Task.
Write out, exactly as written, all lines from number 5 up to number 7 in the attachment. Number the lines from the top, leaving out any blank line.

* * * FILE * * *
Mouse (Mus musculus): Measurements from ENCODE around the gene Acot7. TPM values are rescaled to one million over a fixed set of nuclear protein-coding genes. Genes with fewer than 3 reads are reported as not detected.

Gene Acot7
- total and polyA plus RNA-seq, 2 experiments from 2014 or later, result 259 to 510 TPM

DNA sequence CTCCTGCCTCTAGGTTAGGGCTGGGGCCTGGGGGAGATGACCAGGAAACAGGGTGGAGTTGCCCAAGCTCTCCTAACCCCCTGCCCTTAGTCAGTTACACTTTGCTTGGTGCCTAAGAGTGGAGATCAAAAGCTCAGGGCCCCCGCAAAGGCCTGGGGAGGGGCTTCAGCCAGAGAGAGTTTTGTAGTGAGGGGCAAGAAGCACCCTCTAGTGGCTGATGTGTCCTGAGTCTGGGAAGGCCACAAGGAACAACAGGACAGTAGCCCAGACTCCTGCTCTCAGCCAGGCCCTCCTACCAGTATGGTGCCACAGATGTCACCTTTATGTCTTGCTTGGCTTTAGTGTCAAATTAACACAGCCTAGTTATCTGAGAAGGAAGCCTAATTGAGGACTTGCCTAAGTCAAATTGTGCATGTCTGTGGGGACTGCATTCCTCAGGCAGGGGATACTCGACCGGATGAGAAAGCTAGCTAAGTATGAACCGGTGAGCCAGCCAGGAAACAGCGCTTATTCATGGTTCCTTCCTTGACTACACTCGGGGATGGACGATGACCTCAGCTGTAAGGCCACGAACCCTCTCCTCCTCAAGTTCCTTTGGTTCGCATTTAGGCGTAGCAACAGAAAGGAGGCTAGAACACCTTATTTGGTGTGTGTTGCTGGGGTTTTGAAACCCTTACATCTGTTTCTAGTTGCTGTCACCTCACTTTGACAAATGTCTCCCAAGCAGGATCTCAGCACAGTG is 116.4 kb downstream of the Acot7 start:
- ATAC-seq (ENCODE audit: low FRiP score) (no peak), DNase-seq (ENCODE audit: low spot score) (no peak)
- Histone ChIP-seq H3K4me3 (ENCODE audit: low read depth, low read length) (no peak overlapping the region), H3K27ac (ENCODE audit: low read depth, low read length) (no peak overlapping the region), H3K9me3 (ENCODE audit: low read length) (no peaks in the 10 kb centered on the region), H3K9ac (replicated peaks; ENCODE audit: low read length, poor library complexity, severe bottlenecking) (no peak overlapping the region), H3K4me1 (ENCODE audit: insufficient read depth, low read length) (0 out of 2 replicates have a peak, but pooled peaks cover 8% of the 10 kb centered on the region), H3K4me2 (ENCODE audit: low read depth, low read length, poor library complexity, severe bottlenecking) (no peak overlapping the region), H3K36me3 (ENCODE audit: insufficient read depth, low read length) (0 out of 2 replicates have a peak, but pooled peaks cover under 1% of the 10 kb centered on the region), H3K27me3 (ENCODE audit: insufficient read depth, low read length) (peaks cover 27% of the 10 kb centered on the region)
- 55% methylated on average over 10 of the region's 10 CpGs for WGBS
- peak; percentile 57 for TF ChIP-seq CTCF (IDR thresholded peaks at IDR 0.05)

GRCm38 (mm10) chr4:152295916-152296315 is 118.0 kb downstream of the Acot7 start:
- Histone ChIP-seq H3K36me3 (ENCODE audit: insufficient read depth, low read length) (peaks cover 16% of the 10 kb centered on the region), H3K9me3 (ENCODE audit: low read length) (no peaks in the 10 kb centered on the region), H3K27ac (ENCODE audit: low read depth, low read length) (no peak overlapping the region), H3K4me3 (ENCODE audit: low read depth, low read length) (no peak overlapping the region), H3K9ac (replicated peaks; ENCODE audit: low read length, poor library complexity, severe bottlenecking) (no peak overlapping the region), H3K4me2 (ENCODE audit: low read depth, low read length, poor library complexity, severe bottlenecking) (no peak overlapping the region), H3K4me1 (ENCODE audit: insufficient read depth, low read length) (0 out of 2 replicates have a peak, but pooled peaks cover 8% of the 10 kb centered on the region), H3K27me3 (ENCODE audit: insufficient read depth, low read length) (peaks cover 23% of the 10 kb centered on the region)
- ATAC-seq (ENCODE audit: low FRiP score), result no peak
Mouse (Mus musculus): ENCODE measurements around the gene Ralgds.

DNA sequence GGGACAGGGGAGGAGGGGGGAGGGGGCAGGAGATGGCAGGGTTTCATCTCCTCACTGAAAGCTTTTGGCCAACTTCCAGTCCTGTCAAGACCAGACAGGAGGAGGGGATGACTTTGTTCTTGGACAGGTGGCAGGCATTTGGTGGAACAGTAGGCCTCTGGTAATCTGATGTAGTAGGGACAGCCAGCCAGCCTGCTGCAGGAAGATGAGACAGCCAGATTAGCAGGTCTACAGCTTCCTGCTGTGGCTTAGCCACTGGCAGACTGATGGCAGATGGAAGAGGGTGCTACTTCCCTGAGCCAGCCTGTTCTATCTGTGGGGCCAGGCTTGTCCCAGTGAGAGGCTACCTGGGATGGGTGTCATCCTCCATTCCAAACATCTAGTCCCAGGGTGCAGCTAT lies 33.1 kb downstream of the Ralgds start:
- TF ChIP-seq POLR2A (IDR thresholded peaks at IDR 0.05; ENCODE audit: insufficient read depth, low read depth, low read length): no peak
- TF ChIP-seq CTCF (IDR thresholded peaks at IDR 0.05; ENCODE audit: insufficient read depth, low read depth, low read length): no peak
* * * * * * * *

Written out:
- ATAC-seq (ENCODE audit: low FRiP score) (no peak), DNase-seq (ENCODE audit: low spot score) (no peak)
- Histone ChIP-seq H3K4me3 (ENCODE audit: low read depth, low read length) (no peak overlapping the region), H3K27ac (ENCODE audit: low read depth, low read length) (no peak overlapping the region), H3K9me3 (ENCODE audit: low read length) (no peaks in the 10 kb centered on the region), H3K9ac (replicated peaks; ENCODE audit: low read length, poor library complexity, severe bottlenecking) (no peak overlapping the region), H3K4me1 (ENCODE audit: insufficient read depth, low read length) (0 out of 2 replicates have a peak, but pooled peaks cover 8% of the 10 kb centered on the region), H3K4me2 (ENCODE audit: low read depth, low read length, poor library complexity, severe bottlenecking) (no peak overlapping the region), H3K36me3 (ENCODE audit: insufficient read depth, low read length) (0 out of 2 replicates have a peak, but pooled peaks cover under 1% of the 10 kb centered on the region), H3K27me3 (ENCODE audit: insufficient read depth, low read length) (peaks cover 27% of the 10 kb centered on the region)
- 55% methylated on average over 10 of the region's 10 CpGs for WGBS